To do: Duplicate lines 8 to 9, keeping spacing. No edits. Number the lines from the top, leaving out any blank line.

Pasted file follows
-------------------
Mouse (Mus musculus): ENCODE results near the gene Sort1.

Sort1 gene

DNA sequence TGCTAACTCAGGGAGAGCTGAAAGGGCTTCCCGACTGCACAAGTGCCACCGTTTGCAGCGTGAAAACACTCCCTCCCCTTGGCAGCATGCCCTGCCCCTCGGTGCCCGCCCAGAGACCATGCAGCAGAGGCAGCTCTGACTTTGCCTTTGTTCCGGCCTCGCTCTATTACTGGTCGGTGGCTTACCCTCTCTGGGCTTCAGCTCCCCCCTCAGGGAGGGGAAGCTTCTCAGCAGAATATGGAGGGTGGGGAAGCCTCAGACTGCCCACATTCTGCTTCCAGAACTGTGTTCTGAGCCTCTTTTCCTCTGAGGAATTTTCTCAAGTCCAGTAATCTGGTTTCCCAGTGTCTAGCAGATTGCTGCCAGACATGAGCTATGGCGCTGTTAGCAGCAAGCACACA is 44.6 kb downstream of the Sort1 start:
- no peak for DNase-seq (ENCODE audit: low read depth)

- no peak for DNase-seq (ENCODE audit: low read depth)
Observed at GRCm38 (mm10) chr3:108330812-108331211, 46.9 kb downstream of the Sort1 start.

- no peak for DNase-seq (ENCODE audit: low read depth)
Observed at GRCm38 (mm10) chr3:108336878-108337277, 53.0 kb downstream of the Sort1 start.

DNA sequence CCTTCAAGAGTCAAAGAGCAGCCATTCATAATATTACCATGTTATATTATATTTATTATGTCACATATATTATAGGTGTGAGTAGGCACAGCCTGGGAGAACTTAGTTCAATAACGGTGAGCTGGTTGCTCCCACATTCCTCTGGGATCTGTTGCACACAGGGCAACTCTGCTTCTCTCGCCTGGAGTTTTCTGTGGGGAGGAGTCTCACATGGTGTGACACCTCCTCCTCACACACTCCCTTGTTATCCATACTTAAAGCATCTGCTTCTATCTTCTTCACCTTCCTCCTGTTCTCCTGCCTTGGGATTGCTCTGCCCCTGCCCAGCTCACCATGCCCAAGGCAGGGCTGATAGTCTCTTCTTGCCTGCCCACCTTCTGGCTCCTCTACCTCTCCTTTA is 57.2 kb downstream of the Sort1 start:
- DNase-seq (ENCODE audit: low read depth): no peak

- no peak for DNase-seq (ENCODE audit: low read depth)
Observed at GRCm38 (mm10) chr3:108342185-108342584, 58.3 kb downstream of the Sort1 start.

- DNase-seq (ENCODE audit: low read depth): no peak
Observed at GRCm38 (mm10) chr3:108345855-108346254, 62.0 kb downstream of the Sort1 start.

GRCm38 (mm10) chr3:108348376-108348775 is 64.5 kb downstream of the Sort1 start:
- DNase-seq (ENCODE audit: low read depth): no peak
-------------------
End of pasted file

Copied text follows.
Observed at GRCm38 (mm10) chr3:108336878-108337277, 53.0 kb downstream of the Sort1 start.

DNA sequence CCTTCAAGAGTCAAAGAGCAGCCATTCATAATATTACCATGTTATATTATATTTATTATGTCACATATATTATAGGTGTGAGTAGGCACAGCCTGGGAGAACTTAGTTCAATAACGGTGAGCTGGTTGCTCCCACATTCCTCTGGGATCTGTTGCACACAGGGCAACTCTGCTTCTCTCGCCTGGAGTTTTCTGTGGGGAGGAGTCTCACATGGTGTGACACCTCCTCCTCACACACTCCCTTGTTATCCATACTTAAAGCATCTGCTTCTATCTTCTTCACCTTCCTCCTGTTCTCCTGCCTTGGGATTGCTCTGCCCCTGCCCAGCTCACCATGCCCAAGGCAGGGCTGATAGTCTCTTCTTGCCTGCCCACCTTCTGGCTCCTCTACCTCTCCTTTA is 57.2 kb downstream of the Sort1 start: